15.  Kleenex/LiLiPUT – “Die Matrosen” (1980)

Like most of their female post-punk counterparts, the Swiss band LiLiPUT (formerly Kleenex – a brand of tampons in Switzerland – before a forced name change) made up for a lack of instrumental skill with heavy doses of creativity and enthusiasm.  That’s particularly evident on “Die Matrosen”, a ridiculously fun and catchy song with a strong funky bass line, jangly guitars, a saxophone part that sounds like it stumbled in off the set of “Hawaii Five-O”, and best of all, a whistling chorus.  As if that’s not enough, there’s also some good vocals and lyrics about going two people going on a date that somewhat resemble a nursery rhyme.  Like The Raincoats, LiLiPUT’s music fell out of print for several years, growing into something of a legend, before being re-released by female rock friendly label Kill Rock Stars in 1993.

14.  Liz Phair – “Fuck and Run” (1993)

It’s easy to see why Liz Phair captivated rock critics with her first album “Exile in Guyville” – she was good looking, potty-mouthed, and no songwriting topic was off limits.  Phair would (often shamelessly) live up to that foul-mouthed bad-girl reputation on later releases, but there was much more to “Guyville” and its best song “Fuck and Run” than simply dropping some f-bombs.  The lyrics to the song are painfully honest and almost uncomfortable in their unflinching self-reflection, as Phair thinks “I’m gonna spend my whole life alone” after another one night stand.  While Phair’s career notoriously went downhill after “Guyville” (including a disastrous attempt at pop stardom on her self-titled 2003 album), her debut was a scrappy, lo-fi masterpiece that took confessional songwriting to a whole new level.

13.  Helium – “Pat’s Trick” (1995)

I’ve already mentioned on this blog that I consider Helium to be one of the most under-appreciated bands ever — in a world in which justice prevailed, frontwoman Mary Timony would have been universally seen as an indie  rock goddess.  Alas, we don’t live in such a world, and Helium’s music has mostly been forgotten except by die-hard girl rock dorks and mid-90s nostalgists.  “Pat’s Trick” is likely their defining song, and showcases Timony’s considerable guitar skills along with her smart, feminist lyrics (and her career-long affinity for pirates).  The band’s low-end sludge and Timony’s husky voice give a darker edge to their sound that helps make “Pat’s Trick” simultaneously mysterious, catchy, and just plain brilliant.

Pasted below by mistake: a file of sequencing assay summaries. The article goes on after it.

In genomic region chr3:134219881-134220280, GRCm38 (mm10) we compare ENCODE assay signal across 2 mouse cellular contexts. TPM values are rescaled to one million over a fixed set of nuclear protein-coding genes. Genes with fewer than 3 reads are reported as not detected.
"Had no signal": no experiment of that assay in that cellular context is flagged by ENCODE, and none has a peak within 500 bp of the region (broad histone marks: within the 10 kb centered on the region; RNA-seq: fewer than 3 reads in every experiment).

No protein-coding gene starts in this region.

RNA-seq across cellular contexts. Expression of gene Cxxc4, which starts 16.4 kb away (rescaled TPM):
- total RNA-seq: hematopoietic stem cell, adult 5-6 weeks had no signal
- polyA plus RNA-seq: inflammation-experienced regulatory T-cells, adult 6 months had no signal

12.  Yeah Yeah Yeahs – “Maps” (2003)

For a band previously known mostly for frontwoman Karen O’s wild stage performances and a trashy, garage punk sound, “Maps” was a very uncharacteristic song.  Karen O isn’t the strongest singer, but on most early Yeah Yeah Yeahs songs she made up for it with crazy, sexed-up energy.  However, on “Maps”, she sings straight from the heart, and the aching sincerity behind the simple lyrics is what makes it one of the hardest things to pull off in music:  A love ballad that doesn’t sound cliched or corny in any way.  The overlooked other members of the trio also carry their weight on “Maps”, particularly guitarist Nick Zinner, whose guitar solos help give the song a more epic feel.  The success of “Maps” propelled Yeah Yeah Yeahs into the spotlight, and made them one of the few female-led alternative rock mainstays of the 2000s.

11.  X – “Your Phone’s Off the Hook, But You’re Not” (1980)

On their classic debut album “Los Angeles”, west coast punk band X trafficked in songs about the dark, seedy side of the title city.  Album opener “Your Phone’s Off the Hook, But You’re Not” establishes the tone for the rest of the album, and showcases Exene Cervenka as one of the best female vocalists in punk history.  While other punk bands were amateurish, X were pros with plenty of technical skill and the songwriting duo of poets Cervenka and John Doe.  As a result, “Your Phone’s Off the Hook..” isn’t just a rocking punk number, but also one with plenty of intellectual depth.  The dark lyrics tell the story of a robbery, and the guitar riff and Cervenka’s powerful vocals give the sense of paranoia and dread that would typify the rest of the album.  And, as much as I hate to praise a male vocalist, John Doe’s backing vocals are also top notch.  “Your Phone’s Off the Hook…” is simply one of the best punk songs by one of the best punk bands.